One study reviewed 63 controlled trials where multivitamins did not help prevent heart disease or cancer.
Another study looked at 160,000 post-menopausal women who supplemented multivitamins for 10 years, and it also concluded their multivitamin did not prevent heart disease and cancer.
Experts from Tufts, Yale and National Cancer Institute confirm the findings.
"One pill a day isn't going to all of a sudden ward off heart disease and cancer and even the common cold, because when you look at the nutrients that we really need, they're big," said nutritionist J.J. Virgin.
Virgin said we might not be able to eat all the vitamins and minerals we need each day, but eating foods that naturally contain these elements continues to be the best way to go, although she does feel there are a handful of supplements worth taking.
"Start with great healthy food, then let's look at those things that are naturally deficient in our diet that we really do need more of," Virgin said.
Many people lack calcium with magnesium. We do OK with calcium, but magnesium is a mineral most people don't get enough of.
There's also vitamin-D deficiency. But we can't get much from food sources, or even the sun, due to cancer risk.
Many don't like fatty fish, so getting omega-3 fatty acids from a DHA, EPA supplement is a good rule of thumb.
There are those with special needs, such as women who are pregnant, vegans and those on a very low controlled calorie diet.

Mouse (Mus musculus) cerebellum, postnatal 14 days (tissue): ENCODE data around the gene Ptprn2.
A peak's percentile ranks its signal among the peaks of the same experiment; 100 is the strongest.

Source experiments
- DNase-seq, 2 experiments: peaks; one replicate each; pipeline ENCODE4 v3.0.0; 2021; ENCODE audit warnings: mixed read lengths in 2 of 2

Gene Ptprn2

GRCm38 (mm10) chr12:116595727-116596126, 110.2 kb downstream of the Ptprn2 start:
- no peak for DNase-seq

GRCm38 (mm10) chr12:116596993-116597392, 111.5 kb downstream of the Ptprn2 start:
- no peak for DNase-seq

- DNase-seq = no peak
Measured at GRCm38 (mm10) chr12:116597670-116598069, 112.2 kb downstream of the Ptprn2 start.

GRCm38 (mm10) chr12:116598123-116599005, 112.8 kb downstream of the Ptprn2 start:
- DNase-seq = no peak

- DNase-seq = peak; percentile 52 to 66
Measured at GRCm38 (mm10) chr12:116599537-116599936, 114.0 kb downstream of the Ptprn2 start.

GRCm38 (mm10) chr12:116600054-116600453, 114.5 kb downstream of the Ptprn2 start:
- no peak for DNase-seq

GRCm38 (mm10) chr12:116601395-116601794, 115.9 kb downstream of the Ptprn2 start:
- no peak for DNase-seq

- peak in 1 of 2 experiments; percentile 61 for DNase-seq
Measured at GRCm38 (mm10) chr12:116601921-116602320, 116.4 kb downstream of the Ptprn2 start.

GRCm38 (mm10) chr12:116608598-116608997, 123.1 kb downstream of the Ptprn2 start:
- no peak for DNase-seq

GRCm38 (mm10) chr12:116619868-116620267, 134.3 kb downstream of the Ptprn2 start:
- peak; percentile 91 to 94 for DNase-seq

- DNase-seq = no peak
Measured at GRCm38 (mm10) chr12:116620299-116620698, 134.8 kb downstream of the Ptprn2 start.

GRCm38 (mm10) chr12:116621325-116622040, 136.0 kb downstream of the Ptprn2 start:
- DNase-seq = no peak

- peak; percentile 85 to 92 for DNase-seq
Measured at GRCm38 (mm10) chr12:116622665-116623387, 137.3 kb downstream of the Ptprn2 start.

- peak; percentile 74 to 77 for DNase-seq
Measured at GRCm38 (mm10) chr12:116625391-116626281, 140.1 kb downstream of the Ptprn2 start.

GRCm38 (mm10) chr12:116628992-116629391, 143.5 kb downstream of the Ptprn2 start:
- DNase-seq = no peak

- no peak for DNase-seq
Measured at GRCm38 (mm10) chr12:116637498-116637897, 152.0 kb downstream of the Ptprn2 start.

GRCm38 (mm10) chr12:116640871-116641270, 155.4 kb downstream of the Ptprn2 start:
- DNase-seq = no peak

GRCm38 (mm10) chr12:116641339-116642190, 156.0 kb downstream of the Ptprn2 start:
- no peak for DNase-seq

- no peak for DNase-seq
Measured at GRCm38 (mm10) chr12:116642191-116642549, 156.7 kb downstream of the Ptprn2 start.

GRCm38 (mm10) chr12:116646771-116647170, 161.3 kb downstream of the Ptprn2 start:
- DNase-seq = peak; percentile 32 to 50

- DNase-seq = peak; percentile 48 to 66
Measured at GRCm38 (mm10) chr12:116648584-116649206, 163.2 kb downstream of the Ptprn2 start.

Pregnant women might consider a multivitamin that contains vitamin C, folic acid, B vitamins and iron. A prenatal vitamin should have at least 600 mcg of folic acid and 27 milligrams of iron.
Vegans lack B12, as it is normally found in animal products that they do not consume. Try 25-50 mcg. They should consider also calcium and iron as well.
For those under 50 who need calcium, try 1,000 milligrams and iron at 18 milligrams for women (under 50).
Those on a very low-calorie diet might also add a multivitamin, as anything under 1,200 calories could indicate a lack of many vitamins and minerals generally coming from food.
Most experts suggest at least 800–1,000 international units of vitamin D and 1000 milligrams of omega-3 fatty acids coming from DHA and EPA.
For more information, visit www.prevention.com, or check out the November issue of Prevention magazine.